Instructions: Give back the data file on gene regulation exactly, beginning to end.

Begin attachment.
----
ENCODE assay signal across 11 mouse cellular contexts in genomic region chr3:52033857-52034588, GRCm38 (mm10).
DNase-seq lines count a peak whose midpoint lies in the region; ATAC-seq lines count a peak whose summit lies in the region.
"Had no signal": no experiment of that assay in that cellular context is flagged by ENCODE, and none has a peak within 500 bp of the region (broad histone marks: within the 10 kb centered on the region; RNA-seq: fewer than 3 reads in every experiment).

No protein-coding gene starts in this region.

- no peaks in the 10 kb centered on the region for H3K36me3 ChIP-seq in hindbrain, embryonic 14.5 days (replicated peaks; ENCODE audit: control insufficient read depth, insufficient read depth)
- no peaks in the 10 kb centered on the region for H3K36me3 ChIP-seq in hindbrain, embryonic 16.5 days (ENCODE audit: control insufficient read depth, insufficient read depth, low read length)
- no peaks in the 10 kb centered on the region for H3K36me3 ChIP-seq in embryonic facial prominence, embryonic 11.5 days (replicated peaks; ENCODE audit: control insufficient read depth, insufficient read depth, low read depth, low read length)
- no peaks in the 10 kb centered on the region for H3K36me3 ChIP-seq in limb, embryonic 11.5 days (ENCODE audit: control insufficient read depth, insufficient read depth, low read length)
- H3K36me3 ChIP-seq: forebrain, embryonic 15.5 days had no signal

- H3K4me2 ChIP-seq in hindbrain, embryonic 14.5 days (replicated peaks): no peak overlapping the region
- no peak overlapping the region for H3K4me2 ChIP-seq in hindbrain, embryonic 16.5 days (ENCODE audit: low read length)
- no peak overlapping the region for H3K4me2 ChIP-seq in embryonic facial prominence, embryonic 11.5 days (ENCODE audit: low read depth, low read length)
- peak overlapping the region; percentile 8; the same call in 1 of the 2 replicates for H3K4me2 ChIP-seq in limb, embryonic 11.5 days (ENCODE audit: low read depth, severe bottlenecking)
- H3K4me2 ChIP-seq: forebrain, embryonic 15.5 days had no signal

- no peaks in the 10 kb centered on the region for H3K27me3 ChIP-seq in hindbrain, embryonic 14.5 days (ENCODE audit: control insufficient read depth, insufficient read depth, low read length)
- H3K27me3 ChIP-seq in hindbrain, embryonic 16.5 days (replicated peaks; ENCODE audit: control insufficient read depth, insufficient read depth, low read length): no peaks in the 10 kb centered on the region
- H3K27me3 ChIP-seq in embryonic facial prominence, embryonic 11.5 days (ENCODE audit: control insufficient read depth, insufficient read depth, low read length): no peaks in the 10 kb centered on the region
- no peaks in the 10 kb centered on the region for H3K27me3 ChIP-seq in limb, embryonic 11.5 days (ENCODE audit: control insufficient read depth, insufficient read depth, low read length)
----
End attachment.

ENCODE assay signal across 11 mouse cellular contexts in genomic region chr3:52033857-52034588, GRCm38 (mm10).
DNase-seq lines count a peak whose midpoint lies in the region; ATAC-seq lines count a peak whose summit lies in the region.
"Had no signal": no experiment of that assay in that cellular context is flagged by ENCODE, and none has a peak within 500 bp of the region (broad histone marks: within the 10 kb centered on the region; RNA-seq: fewer than 3 reads in every experiment).

No protein-coding gene starts in this region.

- no peaks in the 10 kb centered on the region for H3K36me3 ChIP-seq in hindbrain, embryonic 14.5 days (replicated peaks; ENCODE audit: control insufficient read depth, insufficient read depth)
- no peaks in the 10 kb centered on the region for H3K36me3 ChIP-seq in hindbrain, embryonic 16.5 days (ENCODE audit: control insufficient read depth, insufficient read depth, low read length)
- no peaks in the 10 kb centered on the region for H3K36me3 ChIP-seq in embryonic facial prominence, embryonic 11.5 days (replicated peaks; ENCODE audit: control insufficient read depth, insufficient read depth, low read depth, low read length)
- no peaks in the 10 kb centered on the region for H3K36me3 ChIP-seq in limb, embryonic 11.5 days (ENCODE audit: control insufficient read depth, insufficient read depth, low read length)
- H3K36me3 ChIP-seq: forebrain, embryonic 15.5 days had no signal

- H3K4me2 ChIP-seq in hindbrain, embryonic 14.5 days (replicated peaks): no peak overlapping the region
- no peak overlapping the region for H3K4me2 ChIP-seq in hindbrain, embryonic 16.5 days (ENCODE audit: low read length)
- no peak overlapping the region for H3K4me2 ChIP-seq in embryonic facial prominence, embryonic 11.5 days (ENCODE audit: low read depth, low read length)
- peak overlapping the region; percentile 8; the same call in 1 of the 2 replicates for H3K4me2 ChIP-seq in limb, embryonic 11.5 days (ENCODE audit: low read depth, severe bottlenecking)
- H3K4me2 ChIP-seq: forebrain, embryonic 15.5 days had no signal

- no peaks in the 10 kb centered on the region for H3K27me3 ChIP-seq in hindbrain, embryonic 14.5 days (ENCODE audit: control insufficient read depth, insufficient read depth, low read length)
- H3K27me3 ChIP-seq in hindbrain, embryonic 16.5 days (replicated peaks; ENCODE audit: control insufficient read depth, insufficient read depth, low read length): no peaks in the 10 kb centered on the region
- H3K27me3 ChIP-seq in embryonic facial prominence, embryonic 11.5 days (ENCODE audit: control insufficient read depth, insufficient read depth, low read length): no peaks in the 10 kb centered on the region
- no peaks in the 10 kb centered on the region for H3K27me3 ChIP-seq in limb, embryonic 11.5 days (ENCODE audit: control insufficient read depth, insufficient read depth, low read length)